ISO CD Image file is being sent as HTML

Discussion in 'HTML' started by jstorta, Mar 17, 2006.

  1. jstorta

    jstorta Guest

    I have the following link in a document

    <A href="mycdimage.iso">Test Image</A>

    When I click on it in a browser it opens it as though it were and HTML
    file and starts putting random characters in the window.

    If I right click and select Save Target As, it allows me to save it but
    says the file type is HTML and tacks on an htm extension to it.

    I have gone to other sites and can download iso images without any
    problems so I've determined that the problem is on my web server not
    the browser.

    The web server uses Apache Tomcat and the document is a java server
    page. This link is just straight HTML code though.


    Is there something I am supposed to include in the document or anchor
    tag to indicate that this is a binary file that should be saved when
    clicked or does this sound like a tomcat/JSP problem?

    Thanks,
     
    jstorta, Mar 17, 2006
    #1
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  2. jstorta

    Switchy Guest

    Do you use Mozzila as your web browser?


    "jstorta" <> wrote in message
    news:...
    > I have the following link in a document
    >
    > <A href="mycdimage.iso">Test Image</A>
    >
    > When I click on it in a browser it opens it as though it were and HTML
    > file and starts putting random characters in the window.
    >
    > If I right click and select Save Target As, it allows me to save it but
    > says the file type is HTML and tacks on an htm extension to it.
    >
    > I have gone to other sites and can download iso images without any
    > problems so I've determined that the problem is on my web server not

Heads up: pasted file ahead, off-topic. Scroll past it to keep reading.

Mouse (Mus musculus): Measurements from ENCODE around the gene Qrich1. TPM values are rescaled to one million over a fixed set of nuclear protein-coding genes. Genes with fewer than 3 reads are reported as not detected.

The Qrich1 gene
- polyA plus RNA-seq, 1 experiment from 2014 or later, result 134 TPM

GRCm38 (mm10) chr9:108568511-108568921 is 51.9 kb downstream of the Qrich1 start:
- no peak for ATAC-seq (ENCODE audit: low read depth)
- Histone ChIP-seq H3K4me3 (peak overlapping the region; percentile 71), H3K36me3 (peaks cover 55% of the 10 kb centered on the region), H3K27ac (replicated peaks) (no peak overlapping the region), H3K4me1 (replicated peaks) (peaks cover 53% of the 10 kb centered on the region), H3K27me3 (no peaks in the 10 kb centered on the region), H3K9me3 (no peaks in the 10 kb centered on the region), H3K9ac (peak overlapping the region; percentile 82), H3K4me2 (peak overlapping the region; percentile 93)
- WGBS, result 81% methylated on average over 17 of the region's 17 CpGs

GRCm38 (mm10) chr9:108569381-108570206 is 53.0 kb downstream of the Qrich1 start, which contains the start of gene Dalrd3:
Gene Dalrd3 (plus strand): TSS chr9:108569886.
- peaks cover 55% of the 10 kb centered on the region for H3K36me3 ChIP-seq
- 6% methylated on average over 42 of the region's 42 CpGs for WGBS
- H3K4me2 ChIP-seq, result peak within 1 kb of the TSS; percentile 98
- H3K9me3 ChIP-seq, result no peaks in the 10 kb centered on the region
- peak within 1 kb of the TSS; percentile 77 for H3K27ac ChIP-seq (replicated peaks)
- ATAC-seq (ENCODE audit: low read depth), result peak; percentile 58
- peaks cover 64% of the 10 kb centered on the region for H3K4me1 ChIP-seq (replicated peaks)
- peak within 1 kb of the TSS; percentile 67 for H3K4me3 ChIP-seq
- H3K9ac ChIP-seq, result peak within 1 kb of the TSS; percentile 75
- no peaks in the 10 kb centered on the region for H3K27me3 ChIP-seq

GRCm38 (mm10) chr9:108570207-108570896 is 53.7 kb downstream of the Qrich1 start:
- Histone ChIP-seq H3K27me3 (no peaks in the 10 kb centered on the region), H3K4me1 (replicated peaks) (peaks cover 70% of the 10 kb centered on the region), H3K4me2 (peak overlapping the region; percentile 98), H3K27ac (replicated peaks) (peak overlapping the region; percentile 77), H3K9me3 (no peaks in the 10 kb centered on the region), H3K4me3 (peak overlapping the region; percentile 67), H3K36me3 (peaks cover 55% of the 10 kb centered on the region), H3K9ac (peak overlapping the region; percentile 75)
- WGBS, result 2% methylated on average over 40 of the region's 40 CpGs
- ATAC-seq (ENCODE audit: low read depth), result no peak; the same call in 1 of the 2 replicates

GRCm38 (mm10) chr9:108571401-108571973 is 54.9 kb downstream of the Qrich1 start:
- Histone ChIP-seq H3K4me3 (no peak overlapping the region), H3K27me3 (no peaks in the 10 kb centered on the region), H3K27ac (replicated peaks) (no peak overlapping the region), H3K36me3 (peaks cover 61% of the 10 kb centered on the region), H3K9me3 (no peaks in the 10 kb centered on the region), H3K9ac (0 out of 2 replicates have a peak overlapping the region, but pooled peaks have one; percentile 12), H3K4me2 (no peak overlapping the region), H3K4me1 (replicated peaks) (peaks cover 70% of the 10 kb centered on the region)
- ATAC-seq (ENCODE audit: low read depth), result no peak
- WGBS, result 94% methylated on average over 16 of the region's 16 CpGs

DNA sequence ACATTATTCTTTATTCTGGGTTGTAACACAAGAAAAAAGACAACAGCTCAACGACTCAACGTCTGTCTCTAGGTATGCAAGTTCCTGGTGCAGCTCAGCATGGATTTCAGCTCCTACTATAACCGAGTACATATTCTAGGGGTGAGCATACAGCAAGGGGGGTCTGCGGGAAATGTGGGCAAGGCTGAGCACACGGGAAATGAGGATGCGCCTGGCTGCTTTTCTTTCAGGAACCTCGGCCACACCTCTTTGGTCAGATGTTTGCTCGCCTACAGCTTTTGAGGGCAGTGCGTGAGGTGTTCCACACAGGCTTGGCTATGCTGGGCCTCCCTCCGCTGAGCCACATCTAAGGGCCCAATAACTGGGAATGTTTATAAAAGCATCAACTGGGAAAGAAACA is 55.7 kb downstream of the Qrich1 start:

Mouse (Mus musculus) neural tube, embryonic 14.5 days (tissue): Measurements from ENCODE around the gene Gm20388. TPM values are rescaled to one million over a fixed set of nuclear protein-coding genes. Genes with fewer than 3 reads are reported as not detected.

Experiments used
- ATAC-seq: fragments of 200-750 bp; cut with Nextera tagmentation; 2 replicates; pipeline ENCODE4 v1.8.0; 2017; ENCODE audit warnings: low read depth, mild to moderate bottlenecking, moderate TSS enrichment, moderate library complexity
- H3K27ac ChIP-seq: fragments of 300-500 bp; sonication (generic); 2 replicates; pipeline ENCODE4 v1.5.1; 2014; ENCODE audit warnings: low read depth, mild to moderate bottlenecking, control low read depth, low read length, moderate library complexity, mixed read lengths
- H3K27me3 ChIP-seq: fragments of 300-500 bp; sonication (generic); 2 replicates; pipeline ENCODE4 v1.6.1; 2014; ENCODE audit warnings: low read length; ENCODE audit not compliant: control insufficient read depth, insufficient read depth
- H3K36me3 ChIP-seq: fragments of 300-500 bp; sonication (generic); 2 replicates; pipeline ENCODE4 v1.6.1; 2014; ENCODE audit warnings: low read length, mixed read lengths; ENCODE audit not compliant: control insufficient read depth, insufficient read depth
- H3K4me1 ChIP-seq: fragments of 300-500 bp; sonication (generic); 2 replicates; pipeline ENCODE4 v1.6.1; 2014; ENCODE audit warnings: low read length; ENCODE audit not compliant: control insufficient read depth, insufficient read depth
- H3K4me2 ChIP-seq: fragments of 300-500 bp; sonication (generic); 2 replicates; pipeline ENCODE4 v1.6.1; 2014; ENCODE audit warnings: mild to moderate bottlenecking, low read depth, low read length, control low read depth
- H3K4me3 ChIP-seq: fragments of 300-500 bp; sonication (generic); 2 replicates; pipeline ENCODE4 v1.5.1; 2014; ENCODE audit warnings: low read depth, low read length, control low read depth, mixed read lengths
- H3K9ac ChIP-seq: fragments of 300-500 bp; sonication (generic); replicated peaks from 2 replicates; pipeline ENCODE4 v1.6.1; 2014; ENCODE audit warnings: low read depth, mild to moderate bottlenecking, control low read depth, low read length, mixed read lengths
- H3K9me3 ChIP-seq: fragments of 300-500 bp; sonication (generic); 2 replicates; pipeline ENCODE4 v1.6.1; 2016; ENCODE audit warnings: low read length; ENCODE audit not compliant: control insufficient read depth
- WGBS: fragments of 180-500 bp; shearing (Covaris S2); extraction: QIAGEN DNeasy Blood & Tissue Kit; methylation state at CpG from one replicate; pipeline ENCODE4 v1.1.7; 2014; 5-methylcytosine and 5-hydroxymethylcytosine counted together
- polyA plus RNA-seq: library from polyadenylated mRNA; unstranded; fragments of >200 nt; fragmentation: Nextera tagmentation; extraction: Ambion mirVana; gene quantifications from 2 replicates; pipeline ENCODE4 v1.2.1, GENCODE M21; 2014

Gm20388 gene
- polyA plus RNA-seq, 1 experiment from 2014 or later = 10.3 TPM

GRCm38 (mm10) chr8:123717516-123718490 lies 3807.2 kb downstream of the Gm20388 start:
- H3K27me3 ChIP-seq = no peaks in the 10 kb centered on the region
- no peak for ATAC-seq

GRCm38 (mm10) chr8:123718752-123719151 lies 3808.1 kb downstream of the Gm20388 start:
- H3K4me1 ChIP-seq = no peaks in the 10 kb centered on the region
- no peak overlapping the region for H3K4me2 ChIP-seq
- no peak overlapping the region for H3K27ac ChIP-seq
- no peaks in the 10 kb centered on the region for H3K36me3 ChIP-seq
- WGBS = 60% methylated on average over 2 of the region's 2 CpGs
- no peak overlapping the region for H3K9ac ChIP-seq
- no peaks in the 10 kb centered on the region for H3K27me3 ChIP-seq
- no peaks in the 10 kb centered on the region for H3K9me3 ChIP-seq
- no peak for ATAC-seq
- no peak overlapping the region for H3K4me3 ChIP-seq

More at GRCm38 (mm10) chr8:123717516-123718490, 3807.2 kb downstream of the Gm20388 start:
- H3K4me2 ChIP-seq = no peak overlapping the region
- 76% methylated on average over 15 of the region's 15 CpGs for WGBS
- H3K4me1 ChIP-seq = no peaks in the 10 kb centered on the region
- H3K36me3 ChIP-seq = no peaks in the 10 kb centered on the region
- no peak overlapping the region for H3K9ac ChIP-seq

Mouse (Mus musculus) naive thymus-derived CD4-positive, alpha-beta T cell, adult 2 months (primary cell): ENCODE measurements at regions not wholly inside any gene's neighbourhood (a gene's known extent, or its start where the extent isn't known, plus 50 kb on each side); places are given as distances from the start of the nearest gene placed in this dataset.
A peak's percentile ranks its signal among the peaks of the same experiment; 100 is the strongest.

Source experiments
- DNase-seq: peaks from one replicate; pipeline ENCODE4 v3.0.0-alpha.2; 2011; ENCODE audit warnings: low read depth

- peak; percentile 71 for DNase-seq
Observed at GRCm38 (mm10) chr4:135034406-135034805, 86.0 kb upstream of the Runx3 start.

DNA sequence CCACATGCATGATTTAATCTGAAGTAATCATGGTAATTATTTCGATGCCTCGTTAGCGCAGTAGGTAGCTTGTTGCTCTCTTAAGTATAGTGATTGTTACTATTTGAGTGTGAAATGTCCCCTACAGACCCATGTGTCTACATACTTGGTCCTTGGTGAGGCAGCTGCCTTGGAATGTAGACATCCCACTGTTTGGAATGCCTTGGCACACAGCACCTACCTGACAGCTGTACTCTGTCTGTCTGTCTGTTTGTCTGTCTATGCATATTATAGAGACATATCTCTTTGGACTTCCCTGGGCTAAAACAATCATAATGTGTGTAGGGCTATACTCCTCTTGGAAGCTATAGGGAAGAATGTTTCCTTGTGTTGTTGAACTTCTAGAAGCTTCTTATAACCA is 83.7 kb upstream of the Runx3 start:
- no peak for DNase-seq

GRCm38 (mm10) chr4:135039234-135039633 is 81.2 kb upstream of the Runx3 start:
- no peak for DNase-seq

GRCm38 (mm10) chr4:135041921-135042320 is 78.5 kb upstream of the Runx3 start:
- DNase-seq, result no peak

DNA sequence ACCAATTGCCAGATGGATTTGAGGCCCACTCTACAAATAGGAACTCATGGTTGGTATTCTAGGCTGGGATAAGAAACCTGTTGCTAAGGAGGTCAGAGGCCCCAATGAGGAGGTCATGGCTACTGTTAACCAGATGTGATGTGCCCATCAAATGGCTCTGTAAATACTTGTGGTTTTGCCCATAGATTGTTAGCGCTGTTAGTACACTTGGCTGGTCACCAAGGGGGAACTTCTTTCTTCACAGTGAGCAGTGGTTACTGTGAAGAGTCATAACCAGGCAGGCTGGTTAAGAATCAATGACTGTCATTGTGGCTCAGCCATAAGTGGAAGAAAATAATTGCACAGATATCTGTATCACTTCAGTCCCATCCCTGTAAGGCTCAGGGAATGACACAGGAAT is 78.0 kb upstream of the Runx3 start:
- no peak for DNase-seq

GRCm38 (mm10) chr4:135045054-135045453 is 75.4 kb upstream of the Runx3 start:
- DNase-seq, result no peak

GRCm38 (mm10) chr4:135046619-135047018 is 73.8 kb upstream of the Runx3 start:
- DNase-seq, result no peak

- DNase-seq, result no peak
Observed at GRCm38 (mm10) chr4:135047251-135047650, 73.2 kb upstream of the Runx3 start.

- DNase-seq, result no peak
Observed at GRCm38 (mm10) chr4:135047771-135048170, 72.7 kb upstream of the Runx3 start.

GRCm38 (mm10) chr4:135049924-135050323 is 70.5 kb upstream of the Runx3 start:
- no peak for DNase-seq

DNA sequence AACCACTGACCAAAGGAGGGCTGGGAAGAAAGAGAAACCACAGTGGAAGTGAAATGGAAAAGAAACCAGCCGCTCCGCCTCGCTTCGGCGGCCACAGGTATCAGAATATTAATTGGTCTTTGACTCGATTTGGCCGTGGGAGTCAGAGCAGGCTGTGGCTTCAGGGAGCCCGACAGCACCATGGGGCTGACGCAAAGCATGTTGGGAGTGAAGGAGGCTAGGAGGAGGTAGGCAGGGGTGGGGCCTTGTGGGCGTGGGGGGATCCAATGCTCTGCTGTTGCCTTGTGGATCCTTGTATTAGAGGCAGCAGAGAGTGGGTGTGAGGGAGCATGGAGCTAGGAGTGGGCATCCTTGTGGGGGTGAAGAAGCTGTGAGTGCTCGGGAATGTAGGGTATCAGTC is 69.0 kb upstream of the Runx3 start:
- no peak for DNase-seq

> the browser.
    >
    > The web server uses Apache Tomcat and the document is a java server
    > page. This link is just straight HTML code though.
    >
    >
    > Is there something I am supposed to include in the document or anchor
    > tag to indicate that this is a binary file that should be saved when
    > clicked or does this sound like a tomcat/JSP problem?
    >
    > Thanks,
    >
     
    Switchy, Mar 17, 2006
    #2
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  3. jstorta

    Jim Higson Guest

    jstorta wrote:

    > I have the following link in a document
    >
    > <A href="mycdimage.iso">Test Image</A>
    >
    > When I click on it in a browser it opens it as though it were and HTML
    > file and starts putting random characters in the window.
    >
    > If I right click and select Save Target As, it allows me to save it but
    > says the file type is HTML and tacks on an htm extension to it.
    >
    > I have gone to other sites and can download iso images without any
    > problems so I've determined that the problem is on my web server not
    > the browser.
    >
    > The web server uses Apache Tomcat and the document is a java server
    > page. This link is just straight HTML code though.
    >
    >
    > Is there something I am supposed to include in the document or anchor
    > tag to indicate that this is a binary file that should be saved when
    > clicked or does this sound like a tomcat/JSP problem?


    You need to configure the server to send out the right Content-Type header
    with the ISO. This is how the browser knows what type the file is.

    --
    Jim
     
    Jim Higson, Mar 17, 2006
    #3
  4. Switchy wrote:
    > Do you use Mozzila as your web browser?
    >


    Don't top post please.

    A: Not according to his header

    X-HTTP-UserAgent: Mozilla/4.0 (compatible; MSIE 6.0; Windows NT 5.1;
    ..NET CLR 1.1.4322),gzip(gfe),gzip(gfe)


    --
    Take care,

    Jonathan
    -------------------
    LITTLE WORKS STUDIO
    http://www.LittleWorksStudio.com
     
    Jonathan N. Little, Mar 17, 2006
    #4
  5. jstorta

    Neredbojias Guest

    With neither quill nor qualm, jstorta quothed: